The aim of Georgia’s Euroatlantic integration is the bolstering of security and the protection of the country’s sovereignty, which should provide for the welfare and security of its citizens. For Georgia, integration with NATO an the EU means an economy based on traditional and cutting edge knowledge, the rule of law, high military standards, better education and healthcare, in short, everything that ensures the welfare of citizens and their desire to remain in the country. The alternative is a criminal, backward, corrupt socio-economic sphere, which is a remnant of the Russo-Soviet legacy, the lawlessness that comes with it, and incresed levels of immigration out of the country. And yet, despite the widespread support among the Georgian population, Euroatlantic integration, and formost NATO membership, remains a topic of serious discussion, both within and without the boarders of Georgia.
Perceived Concessions on the Path to Euro-integration
In Georgia, a certain segment of politicians views the question of integration into NATO in the context of possible future developments for the Russian occupied territories of Georgia. For this segment, NATO membership equates with a final renounciation of Georgian claims on those territories. However, historical experience shows that the integration of one part of an artificially divided nation-state into NATO does not exclude the possibility of restoring the terrirorrial unity of such a state. Germany is a clear example of this. While the differnces between the German and the Georgian cases are ample, nevertheless, the existance of such a precedent is significant for Georgia.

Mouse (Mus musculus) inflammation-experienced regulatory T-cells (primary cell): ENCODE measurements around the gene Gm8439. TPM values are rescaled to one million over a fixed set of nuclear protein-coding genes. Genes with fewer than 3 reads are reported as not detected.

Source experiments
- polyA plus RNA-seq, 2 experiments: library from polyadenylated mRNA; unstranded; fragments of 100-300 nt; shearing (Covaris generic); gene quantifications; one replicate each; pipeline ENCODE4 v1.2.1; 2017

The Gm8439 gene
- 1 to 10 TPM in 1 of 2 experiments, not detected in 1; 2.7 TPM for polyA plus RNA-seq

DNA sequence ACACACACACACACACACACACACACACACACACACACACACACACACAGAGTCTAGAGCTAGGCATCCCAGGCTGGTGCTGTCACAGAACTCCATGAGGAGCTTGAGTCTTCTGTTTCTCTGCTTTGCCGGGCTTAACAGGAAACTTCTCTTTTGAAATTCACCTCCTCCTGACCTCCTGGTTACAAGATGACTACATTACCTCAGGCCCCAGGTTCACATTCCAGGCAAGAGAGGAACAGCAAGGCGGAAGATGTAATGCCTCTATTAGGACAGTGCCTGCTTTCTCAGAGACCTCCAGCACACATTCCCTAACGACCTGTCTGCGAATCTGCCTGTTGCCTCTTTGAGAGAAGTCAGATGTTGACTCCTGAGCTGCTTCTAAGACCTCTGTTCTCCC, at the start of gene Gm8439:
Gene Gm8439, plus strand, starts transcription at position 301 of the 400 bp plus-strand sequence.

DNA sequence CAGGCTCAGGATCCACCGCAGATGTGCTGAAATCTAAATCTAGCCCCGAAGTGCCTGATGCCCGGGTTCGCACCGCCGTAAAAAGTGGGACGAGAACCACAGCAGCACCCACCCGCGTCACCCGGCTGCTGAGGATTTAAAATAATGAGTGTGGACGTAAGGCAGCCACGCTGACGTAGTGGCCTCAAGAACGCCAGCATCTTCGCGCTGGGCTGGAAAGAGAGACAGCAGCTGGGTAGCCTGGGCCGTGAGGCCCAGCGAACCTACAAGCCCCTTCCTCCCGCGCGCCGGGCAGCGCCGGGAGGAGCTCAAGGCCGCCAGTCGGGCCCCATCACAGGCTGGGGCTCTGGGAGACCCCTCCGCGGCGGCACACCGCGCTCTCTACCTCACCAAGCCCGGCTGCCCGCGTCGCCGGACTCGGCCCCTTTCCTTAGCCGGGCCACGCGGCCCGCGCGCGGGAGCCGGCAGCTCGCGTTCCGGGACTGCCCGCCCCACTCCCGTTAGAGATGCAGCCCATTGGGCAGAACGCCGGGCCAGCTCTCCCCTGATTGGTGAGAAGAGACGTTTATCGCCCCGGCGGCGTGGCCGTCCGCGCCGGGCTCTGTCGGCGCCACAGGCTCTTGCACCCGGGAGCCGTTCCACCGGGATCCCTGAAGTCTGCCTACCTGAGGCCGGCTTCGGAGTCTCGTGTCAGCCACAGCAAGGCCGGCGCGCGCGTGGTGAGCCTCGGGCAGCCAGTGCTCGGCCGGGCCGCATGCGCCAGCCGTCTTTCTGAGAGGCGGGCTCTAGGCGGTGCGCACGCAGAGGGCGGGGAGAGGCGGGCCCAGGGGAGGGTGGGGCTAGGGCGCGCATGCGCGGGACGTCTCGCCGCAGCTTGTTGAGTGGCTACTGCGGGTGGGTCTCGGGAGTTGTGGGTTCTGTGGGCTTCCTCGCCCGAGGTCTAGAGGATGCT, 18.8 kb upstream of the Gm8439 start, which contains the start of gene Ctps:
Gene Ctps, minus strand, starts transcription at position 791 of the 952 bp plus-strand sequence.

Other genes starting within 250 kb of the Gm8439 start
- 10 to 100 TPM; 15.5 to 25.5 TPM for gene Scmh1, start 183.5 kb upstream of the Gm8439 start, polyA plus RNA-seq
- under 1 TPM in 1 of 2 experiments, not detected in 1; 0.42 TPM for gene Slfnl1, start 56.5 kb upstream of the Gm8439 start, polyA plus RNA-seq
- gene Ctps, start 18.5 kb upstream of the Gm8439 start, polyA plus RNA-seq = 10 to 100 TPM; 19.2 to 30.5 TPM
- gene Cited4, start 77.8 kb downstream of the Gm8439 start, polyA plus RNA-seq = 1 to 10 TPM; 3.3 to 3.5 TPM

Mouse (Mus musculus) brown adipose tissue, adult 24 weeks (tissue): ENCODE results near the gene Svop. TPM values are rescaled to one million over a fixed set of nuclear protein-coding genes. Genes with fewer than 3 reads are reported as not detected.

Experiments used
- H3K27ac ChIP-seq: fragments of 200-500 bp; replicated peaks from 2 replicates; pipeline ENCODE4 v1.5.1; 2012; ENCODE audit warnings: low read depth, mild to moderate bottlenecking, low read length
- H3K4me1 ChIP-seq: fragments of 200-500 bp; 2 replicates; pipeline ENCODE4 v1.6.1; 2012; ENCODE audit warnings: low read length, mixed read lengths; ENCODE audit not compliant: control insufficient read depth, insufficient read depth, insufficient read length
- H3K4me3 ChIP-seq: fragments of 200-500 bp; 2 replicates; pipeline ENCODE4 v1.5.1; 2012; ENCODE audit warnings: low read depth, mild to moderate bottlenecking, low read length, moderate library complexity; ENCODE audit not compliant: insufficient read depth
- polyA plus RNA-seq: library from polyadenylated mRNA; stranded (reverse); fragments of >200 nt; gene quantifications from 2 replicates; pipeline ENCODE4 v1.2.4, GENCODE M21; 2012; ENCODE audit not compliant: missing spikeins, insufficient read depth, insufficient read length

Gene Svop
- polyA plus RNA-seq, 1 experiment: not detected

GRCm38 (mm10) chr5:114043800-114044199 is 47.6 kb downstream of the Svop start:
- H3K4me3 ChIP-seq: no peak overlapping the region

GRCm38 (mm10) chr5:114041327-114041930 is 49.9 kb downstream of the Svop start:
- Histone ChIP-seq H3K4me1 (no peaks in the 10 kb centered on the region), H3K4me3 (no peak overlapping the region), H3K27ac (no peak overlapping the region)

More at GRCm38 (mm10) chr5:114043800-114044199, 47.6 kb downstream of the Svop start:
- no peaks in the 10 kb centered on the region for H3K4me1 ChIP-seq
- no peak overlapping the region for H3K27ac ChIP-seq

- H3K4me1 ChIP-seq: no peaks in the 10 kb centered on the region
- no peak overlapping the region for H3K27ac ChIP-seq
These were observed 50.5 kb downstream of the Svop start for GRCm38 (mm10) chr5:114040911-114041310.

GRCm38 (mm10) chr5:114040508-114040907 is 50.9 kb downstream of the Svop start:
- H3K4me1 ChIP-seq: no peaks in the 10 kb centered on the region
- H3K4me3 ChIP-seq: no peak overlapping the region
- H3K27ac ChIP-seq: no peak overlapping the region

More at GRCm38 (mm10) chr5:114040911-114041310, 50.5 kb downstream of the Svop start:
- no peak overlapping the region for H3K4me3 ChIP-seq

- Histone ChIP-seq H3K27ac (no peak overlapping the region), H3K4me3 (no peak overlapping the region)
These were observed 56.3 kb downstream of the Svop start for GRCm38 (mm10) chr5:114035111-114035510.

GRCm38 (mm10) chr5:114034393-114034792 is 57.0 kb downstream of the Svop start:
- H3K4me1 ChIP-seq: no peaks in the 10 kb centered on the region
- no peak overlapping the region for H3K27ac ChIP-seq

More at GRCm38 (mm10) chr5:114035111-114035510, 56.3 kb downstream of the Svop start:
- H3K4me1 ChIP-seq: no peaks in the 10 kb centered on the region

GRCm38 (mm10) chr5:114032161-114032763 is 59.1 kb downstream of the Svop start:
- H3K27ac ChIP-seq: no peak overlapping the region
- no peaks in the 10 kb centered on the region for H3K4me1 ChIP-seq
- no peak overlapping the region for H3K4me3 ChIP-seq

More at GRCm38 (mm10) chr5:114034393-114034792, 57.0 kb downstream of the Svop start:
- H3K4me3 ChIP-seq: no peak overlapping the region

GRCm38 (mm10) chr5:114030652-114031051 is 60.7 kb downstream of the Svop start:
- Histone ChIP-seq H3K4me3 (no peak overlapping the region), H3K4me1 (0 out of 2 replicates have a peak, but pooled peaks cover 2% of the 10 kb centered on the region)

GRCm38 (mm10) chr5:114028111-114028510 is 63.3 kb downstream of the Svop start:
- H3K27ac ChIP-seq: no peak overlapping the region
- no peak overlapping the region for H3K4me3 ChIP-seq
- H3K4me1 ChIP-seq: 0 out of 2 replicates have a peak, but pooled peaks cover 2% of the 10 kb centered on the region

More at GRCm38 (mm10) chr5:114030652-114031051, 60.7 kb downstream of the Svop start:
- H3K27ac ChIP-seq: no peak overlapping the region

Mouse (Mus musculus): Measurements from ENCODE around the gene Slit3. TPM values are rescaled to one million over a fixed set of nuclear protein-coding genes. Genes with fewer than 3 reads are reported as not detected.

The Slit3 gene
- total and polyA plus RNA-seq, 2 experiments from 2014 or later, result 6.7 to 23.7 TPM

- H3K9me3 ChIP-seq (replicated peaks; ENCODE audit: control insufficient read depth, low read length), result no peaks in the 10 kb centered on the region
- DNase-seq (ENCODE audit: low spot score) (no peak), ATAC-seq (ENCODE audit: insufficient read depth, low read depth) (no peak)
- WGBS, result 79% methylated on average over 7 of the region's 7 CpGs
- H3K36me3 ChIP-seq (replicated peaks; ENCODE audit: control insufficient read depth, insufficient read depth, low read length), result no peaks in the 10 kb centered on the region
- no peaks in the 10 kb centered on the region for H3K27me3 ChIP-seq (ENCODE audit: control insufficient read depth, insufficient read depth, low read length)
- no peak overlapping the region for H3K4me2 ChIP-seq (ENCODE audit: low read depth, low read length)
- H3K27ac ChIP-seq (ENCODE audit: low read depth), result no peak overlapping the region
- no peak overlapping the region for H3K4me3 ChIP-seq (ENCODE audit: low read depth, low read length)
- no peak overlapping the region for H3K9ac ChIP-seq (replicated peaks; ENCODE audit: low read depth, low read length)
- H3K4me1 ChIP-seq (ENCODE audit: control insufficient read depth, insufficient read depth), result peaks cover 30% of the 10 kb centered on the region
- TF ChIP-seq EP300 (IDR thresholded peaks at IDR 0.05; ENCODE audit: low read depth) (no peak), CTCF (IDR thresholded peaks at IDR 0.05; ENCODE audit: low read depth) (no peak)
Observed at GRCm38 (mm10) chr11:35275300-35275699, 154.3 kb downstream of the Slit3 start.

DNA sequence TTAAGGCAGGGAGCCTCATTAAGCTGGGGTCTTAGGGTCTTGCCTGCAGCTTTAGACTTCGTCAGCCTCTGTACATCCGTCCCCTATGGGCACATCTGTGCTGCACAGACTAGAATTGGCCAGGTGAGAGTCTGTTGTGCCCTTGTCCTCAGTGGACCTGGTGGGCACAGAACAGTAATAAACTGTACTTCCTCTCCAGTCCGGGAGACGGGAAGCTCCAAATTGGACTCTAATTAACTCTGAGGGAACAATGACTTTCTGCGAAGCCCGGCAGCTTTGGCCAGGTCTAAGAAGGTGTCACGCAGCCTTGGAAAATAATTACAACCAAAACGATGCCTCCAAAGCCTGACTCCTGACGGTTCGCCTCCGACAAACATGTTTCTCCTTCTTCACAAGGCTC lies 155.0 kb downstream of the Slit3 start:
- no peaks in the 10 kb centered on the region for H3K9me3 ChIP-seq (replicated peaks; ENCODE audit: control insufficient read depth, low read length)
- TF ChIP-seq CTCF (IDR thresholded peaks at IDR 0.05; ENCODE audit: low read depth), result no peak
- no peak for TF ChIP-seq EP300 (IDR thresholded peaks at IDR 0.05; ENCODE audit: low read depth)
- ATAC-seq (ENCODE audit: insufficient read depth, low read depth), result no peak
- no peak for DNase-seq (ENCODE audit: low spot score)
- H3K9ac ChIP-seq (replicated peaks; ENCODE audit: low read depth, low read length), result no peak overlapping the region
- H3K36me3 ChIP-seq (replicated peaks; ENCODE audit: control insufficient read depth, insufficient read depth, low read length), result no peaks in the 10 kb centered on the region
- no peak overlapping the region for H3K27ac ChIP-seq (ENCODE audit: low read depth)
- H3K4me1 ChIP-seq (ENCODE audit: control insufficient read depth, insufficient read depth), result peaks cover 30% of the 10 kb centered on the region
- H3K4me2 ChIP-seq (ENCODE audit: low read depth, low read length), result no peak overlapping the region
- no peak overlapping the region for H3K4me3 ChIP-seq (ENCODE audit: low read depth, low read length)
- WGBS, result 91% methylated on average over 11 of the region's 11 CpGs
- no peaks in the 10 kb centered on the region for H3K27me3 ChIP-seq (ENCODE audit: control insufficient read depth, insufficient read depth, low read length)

In the contemporary context, it is of greater imortance to spread and strenghten the soveregnty of the Georgian state in those territories, which it controls, thereby creating far reaching opportunities for economic development. The continuation of the policy of non-recognition of the occupied territories will insure that from the point of view of both public opinion and international law they will remain wihtin the legally recognized boundaries of Georgia. Accordingly, under improved conditions of international and regional politics, the possibility of restoring Georgia’s territorieal integrity will always remain.
The second issue, which is often touched upon within Georgian political debates, has to do with certain concessions, which Georgia will have to make in economic and other spheres, in the process of Euroatlantic integration. Naturally, membership in any political, military, or economic alliance, assumes a degree of the delegation of sovereignty. What is key is whether the decision to delegate a portion of it’s sovereignty is made by the state itself, under condirtions, which are found to be accaptable, or whether such a decision is imposed by an outside actor.
For example, Armenia, as a member of the EU’s Eastern Partnership Program, was preparing for years to sign the association agreement with the EU, and it was a decision of the sovereign Armenian state. However, in September of 2013, to the suprise of the majorty of Armenian people and even the government, the Armenian president, Serzh Sargsyan, announced that he was rejecting the EU association agreement in favor of membership in the Eurasian Union, which is controlled by Russia. It was clear that the president made such a decision under preassure from Russia. Armenia gave up a sinificant portion of it’s sovereignty, at a great cost to it’s interests, and chose to remain a part of a corrupt and backward economic sphere, instead of joining with a richer, more technologically advanced and larger partner.
European Security and Small States